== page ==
“Mankind owns four things that are no good at sea.
Rudder, anchor, oars, and the fear of going down.” - Antonio Machado, Spanish poet
This new body of work, "Debris Fields" was triggered by the tsunami in Japan, March 2011. Growing up in earthquake-prone California, with real fears and not just rumors of “tidal waves”, when the tsunami hit first Thailand and Sri Lanka in 2005 and then Japan in 2011, I sensed a scratchy pecking at an idea and a wrestling with what it is I’m pulled towards in my painting; the tangible and ragged evidence of decay death and disaster. A tangling of bodies and grief and mess and colour and texture and in that place also an intensified awareness of life and beauty and richness that is inexplicable, compelling and desperate. As Machado says, go down....all the things that keep you afloat may keep you dry, but they also feed your dread.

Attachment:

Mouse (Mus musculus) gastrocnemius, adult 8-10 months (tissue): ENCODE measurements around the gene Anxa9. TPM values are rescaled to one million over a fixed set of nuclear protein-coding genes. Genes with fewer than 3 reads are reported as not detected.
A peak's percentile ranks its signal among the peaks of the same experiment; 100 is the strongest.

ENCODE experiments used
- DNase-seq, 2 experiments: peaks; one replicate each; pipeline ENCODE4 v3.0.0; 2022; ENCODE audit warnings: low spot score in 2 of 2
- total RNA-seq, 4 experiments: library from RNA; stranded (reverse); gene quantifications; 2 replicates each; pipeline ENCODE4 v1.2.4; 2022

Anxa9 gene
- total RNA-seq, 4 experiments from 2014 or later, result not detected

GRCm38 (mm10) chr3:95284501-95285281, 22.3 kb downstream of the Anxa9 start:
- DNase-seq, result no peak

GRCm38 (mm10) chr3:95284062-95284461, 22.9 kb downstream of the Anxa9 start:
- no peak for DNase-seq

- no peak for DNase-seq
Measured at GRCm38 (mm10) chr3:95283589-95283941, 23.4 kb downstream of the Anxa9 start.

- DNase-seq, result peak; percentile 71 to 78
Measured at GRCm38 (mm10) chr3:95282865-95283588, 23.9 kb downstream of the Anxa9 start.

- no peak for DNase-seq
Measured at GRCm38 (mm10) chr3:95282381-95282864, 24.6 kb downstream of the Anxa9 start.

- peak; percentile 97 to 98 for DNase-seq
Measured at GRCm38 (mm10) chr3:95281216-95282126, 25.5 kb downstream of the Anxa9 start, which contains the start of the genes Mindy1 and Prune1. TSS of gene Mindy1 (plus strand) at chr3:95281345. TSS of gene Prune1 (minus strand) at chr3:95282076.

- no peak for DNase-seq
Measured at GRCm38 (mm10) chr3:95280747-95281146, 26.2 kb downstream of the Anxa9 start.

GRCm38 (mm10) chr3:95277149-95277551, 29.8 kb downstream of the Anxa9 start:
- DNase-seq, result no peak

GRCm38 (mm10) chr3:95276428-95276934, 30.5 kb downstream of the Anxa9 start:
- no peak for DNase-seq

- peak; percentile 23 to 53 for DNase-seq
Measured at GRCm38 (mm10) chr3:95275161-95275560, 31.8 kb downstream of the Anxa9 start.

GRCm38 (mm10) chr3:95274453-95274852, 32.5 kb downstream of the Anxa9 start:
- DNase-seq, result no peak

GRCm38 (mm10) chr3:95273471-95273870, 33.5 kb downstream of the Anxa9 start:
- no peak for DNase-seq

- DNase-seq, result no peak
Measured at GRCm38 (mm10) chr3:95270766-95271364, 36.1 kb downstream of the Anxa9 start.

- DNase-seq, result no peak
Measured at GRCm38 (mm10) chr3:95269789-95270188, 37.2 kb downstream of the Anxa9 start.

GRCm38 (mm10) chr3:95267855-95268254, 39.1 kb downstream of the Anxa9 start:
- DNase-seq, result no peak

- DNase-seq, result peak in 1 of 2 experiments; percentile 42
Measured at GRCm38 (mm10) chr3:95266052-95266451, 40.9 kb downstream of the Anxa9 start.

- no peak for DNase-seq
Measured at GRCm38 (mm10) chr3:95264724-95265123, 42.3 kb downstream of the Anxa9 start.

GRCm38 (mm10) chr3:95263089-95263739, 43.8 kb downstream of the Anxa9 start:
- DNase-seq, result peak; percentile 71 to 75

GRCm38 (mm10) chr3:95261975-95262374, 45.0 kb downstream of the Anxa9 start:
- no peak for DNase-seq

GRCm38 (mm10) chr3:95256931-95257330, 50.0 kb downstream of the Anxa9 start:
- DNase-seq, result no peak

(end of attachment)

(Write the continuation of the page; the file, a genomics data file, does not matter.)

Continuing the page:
I’m interested in the unanswerables – the ambiguities and odd spaces that might make the hairs on my neck stand up, but also serve to awaken. Television and social media show continuous “extreme weather” conditions and remind us daily of our part in the unraveling of the world and yet this momentum of growth and decay is and always has been; we are all faithful witnesses, inheritors and contributors. It’s not the end of the world we’re worried about. It’s the end of civilization, to put a finer point on it, the end of humanity. What would that look like?